Web pioneer Tiffany Shlain’s colorful new documentary Connected: An Autoblogography about Love, Death, & Technology begins, appropriately enough, with a tweet:
“‘When you tug at a single thing in the universe, you find it’s attached to everything else.’ – John Muir #connected #interdependence #quote”
From the Big Bang through systems theory, the Webby Awards founder crafts an entertaining history of Western civilization and makes a scientific case for the way online activity may be rewiring the brain. That thesis is, in turn, an extension of the work of her late father, Leonard Shlain, a surgeon and author of the best-selling book The Alphabet Versus the Goddess. (His death, too, figures in the story.)
Above all else, Connected is a Hallmark card to the Internet—an animated, personal, and inspiring look at the potential social change enabled by our increasing interdependence.
Before the film’s New York premiere tonight at the Angelika Film Center, the Daily Dot spoke with Shlain.
Daily Dot: Occupy Wall Street rallied on Facebook and has gained substantial support on Twitter. Is this sort of movement that you had in mind when you drafted the Declaration of Interdependence?
Tiffany Shlain: Yeah. I think that’s the power of social media. Not just politically, but the social component of people just sharing and connecting, which is very powerful for empathy globally. But then you have the part I’m most excited about, that next evolution of all this: When we’re able to really come together around some of the biggest problems of our day with collaborative tools online and tackle some of these problems together.
DD: Do you plan on going down to the demonstrations?
TS: When I get a minute. It looks like on Friday afternoon I’m going to go over there.
DD: Connected actually doesn’t spend much time on how people are connecting online. As you were going through these very personal and stressful times documented in the film, what sort of support were you looking for or receiving online?
TS: I had a newsletter for years called Breakfast @ Tiffany’s that I sent out every quarter. I really just highlight film and movies and things I’m working on. I acknowledged that my father had been diagnosed with brain cancer. And the wave of support and the stories that I received just by sharing something so personal was really amazing. It was a really important part of the process for me.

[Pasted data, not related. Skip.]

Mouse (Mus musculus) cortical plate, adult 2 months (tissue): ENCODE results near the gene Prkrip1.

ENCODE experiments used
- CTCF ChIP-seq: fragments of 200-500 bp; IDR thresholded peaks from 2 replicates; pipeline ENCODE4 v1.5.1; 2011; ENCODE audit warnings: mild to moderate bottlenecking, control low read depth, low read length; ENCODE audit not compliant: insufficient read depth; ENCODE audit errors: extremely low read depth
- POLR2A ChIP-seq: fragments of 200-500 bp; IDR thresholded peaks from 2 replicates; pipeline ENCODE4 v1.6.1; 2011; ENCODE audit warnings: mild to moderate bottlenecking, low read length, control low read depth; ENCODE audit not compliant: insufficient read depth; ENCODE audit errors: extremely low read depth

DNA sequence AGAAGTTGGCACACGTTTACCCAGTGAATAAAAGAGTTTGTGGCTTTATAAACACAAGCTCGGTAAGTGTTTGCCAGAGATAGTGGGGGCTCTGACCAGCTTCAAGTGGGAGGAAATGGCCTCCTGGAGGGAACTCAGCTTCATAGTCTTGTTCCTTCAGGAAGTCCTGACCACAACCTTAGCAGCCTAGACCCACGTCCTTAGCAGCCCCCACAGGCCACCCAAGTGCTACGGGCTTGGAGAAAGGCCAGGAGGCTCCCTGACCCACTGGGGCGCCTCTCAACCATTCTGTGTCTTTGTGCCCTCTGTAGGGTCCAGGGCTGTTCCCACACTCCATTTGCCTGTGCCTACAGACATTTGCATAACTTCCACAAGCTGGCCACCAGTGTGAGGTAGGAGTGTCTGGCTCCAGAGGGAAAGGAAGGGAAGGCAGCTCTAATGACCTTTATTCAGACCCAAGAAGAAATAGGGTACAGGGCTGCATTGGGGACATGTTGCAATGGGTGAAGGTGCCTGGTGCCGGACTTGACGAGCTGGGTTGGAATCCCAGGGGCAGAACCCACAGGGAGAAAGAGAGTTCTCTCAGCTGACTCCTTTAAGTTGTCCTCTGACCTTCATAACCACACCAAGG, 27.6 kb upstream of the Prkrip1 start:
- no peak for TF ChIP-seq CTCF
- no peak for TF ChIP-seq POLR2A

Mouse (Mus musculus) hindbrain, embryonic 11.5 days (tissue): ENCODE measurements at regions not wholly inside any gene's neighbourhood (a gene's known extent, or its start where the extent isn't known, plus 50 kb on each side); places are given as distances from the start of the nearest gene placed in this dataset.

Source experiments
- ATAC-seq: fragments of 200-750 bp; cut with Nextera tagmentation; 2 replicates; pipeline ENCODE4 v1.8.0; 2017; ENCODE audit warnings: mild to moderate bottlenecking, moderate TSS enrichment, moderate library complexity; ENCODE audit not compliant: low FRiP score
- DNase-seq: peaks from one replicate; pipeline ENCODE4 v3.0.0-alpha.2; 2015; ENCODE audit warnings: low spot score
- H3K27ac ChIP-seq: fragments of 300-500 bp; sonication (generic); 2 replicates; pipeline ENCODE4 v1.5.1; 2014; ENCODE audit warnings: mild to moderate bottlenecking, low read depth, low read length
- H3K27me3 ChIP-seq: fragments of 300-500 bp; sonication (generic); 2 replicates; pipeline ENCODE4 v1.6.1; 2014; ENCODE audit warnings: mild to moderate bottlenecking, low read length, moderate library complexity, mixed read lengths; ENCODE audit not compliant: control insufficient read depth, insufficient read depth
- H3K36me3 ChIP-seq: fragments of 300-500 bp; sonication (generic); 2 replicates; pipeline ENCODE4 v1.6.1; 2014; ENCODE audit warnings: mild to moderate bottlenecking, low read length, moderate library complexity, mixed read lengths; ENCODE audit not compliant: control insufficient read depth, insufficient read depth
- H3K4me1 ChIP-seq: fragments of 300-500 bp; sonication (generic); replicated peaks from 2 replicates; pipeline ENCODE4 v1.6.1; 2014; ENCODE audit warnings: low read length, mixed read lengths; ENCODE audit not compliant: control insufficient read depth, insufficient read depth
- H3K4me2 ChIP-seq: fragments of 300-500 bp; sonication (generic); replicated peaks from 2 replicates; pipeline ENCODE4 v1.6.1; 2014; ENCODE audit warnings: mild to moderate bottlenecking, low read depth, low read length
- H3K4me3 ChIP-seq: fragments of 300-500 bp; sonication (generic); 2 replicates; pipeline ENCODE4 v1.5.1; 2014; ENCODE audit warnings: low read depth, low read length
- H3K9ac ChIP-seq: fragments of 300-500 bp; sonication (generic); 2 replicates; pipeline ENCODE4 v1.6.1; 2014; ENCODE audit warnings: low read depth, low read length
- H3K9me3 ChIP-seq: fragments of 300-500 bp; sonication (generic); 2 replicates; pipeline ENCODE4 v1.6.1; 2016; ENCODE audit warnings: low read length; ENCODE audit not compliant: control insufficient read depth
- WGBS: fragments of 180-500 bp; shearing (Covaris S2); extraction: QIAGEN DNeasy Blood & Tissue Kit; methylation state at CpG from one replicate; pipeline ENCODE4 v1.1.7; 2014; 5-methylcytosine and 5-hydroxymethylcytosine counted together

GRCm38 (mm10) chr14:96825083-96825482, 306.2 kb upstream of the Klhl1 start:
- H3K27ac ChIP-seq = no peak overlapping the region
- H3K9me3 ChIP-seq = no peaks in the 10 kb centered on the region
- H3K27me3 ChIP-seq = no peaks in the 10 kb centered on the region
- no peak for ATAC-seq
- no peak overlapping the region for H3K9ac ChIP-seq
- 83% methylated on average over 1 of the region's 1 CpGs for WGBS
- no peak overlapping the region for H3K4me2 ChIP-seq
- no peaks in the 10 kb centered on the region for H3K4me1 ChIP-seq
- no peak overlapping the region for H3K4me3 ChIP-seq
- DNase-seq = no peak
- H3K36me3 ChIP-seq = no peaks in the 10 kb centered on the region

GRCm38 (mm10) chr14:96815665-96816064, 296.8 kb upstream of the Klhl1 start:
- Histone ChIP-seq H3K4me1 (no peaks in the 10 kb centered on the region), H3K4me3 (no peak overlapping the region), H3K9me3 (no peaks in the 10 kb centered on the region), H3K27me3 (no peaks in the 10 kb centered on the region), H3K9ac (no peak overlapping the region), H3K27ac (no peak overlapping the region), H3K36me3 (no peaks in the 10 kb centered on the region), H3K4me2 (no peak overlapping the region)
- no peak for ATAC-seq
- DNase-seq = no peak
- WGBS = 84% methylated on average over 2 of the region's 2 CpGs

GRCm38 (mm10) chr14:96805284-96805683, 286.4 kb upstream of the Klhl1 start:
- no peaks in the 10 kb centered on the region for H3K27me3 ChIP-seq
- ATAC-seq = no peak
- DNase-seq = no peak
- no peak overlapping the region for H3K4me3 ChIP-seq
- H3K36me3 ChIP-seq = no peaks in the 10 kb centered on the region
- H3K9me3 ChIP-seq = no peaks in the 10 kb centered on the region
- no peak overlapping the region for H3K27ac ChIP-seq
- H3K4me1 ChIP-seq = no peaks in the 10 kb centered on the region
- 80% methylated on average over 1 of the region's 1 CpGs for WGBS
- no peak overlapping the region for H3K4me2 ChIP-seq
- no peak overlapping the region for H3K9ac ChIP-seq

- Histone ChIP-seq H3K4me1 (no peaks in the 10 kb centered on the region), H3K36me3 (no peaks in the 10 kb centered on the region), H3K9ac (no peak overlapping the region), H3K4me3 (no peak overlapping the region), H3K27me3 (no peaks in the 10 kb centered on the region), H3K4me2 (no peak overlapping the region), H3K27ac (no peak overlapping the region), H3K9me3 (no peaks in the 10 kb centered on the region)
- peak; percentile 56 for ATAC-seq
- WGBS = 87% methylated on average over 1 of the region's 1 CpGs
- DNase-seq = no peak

DD: The film really highlights also the importance of unplugging and finding that immediate support with …
TS: The people you love. Definitely. Since making the film, my family and I unplug 24 hours every week. The film wrestles with both the potential [of the Internet] and how it’s overwhelming our physical lives. Nothing replaces connecting deeply with the people you love.
DD: What do you think it takes to connect deeply online?
TS: I’ve gotten into a whole different layer of Facebook recently. We just launched our Facebook page. The people that have seen it in the theater are immediately logging onto our page and posting ideas and sharing their thoughts. To have 8,000 people on there extending the conversation, it’s very exciting to see. That’s the community that I feel is really getting deeper as more people learn how to use it.
DD: Do you think that people are coming to define themselves as much by their online social communities as they are their physical counterpart?
TS: We made up that word “autoblogography” because we wanted to convey the autobiographical nature of technology and the kind of humor that the film has. I think everyone is kind of writing their own autoblogography everyday, with every tweet and post. They’re trying to communicate who they are through all of these different mediums.
DD: Part of the film is your attempt to really hold onto and document your father. In the future, do you think we’ll have that same need or will be more about curating the Facebook timelines and Twitter posts?
TS: I’ve thought about that. I have like four photos of my grandparents. I think my kids could reconstruct my life with every email, tweet, and video I’ve taken. It’s really going to change our relationship with people that have died.
DD: You asked your father this question in the film: What do you think the meaning of life is?
TS: [long silence] I think the meaning of life is to be present with the people that you love and in the world that we live in, to constantly be curious and to question ourselves. That’s one of the goals of the film, is to just make people stop and have dialogue about how much our world is changing: What’s good; what’s bad; and what’s the potential?